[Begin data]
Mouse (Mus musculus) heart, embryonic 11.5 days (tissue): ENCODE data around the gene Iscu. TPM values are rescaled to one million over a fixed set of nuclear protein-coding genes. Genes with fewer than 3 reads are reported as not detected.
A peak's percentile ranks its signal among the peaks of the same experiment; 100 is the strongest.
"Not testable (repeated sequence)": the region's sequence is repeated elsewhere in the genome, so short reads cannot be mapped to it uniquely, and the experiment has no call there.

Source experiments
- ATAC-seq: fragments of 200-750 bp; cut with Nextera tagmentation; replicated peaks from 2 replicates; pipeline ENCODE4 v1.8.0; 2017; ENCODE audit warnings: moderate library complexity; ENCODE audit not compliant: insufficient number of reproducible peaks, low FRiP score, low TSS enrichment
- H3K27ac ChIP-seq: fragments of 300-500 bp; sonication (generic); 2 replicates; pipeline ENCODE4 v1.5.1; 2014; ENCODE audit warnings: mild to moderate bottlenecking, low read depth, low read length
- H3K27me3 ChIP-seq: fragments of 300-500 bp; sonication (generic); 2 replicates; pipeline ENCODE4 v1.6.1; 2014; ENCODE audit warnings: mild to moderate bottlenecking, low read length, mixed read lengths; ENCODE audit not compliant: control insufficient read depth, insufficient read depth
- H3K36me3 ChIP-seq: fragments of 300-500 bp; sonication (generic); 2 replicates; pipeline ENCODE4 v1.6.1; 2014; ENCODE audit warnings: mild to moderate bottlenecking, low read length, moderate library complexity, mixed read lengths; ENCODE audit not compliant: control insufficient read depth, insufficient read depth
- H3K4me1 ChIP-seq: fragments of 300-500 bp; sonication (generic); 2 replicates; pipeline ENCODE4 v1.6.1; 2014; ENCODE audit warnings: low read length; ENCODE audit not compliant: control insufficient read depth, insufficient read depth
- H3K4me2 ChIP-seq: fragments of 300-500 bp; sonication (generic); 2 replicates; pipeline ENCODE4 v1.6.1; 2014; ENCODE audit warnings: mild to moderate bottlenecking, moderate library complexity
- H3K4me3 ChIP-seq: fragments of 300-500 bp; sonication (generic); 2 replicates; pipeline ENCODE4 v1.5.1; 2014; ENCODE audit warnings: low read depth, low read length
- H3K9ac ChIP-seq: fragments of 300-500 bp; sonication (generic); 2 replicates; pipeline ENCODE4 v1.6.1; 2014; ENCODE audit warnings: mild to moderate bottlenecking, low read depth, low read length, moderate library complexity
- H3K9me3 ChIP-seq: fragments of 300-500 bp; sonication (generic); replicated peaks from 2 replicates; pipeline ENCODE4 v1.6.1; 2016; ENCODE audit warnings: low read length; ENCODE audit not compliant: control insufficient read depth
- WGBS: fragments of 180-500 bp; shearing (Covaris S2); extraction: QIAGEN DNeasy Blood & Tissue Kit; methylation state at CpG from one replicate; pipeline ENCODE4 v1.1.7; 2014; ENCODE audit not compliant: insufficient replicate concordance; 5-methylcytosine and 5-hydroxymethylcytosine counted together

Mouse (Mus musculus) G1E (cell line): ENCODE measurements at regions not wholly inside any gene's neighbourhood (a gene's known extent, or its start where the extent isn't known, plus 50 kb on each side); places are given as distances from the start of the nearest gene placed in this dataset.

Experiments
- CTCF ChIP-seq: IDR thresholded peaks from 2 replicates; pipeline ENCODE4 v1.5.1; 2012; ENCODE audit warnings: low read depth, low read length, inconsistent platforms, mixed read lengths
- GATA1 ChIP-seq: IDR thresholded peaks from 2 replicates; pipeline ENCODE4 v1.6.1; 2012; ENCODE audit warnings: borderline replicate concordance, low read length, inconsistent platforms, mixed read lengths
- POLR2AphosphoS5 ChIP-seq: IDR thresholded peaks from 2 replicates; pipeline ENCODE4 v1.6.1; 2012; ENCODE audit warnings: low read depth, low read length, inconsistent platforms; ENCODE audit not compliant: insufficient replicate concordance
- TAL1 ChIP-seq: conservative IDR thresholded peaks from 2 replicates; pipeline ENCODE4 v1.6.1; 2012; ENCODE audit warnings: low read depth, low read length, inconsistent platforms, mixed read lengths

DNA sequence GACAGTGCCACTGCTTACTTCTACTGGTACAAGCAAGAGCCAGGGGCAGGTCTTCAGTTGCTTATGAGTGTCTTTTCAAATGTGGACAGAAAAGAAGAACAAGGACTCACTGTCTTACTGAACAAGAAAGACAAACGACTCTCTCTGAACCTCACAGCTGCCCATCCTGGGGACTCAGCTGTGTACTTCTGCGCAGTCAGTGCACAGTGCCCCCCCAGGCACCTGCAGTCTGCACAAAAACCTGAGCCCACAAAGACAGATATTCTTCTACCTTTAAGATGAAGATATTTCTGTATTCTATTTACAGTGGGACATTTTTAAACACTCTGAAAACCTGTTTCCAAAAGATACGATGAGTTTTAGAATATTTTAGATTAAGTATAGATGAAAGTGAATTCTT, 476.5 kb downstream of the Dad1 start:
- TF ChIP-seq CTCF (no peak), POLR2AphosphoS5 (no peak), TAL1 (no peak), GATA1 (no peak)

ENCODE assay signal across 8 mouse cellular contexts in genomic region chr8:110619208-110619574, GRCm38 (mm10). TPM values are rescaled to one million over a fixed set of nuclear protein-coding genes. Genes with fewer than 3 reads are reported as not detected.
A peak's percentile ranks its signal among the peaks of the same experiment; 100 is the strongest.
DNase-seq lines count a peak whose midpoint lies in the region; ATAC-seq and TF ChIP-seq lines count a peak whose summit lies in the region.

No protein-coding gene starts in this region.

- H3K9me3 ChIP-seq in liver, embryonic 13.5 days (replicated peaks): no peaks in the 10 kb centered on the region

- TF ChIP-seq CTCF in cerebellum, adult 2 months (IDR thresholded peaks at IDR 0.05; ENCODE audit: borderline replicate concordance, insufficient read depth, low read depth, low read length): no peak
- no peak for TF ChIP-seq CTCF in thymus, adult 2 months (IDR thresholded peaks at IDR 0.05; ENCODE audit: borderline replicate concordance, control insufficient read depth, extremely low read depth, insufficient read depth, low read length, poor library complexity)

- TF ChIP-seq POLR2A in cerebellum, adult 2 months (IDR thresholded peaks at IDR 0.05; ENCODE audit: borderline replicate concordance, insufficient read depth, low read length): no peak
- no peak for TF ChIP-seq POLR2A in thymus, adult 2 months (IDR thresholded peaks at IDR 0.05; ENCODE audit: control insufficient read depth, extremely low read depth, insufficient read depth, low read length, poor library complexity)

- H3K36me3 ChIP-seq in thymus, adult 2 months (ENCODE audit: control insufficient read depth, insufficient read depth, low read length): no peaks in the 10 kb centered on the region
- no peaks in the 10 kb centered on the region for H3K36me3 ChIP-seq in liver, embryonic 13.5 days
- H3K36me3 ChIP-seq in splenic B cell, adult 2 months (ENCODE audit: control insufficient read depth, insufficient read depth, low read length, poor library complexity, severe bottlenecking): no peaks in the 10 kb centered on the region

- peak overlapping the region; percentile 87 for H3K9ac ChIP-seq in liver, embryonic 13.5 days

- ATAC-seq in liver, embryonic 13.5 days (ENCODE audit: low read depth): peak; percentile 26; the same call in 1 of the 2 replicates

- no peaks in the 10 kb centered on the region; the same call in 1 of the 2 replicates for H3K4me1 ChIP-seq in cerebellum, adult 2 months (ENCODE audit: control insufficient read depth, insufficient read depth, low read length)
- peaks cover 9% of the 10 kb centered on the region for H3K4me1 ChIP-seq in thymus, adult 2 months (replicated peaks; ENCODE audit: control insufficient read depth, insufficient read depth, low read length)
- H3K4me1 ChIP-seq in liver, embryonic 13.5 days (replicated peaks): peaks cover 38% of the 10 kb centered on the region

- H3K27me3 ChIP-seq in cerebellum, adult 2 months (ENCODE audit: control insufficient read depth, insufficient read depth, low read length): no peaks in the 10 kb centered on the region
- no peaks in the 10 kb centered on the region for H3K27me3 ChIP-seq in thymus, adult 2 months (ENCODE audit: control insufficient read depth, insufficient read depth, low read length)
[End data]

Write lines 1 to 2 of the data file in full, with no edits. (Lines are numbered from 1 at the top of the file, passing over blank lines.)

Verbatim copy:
Mouse (Mus musculus) heart, embryonic 11.5 days (tissue): ENCODE data around the gene Iscu. TPM values are rescaled to one million over a fixed set of nuclear protein-coding genes. Genes with fewer than 3 reads are reported as not detected.
A peak's percentile ranks its signal among the peaks of the same experiment; 100 is the strongest.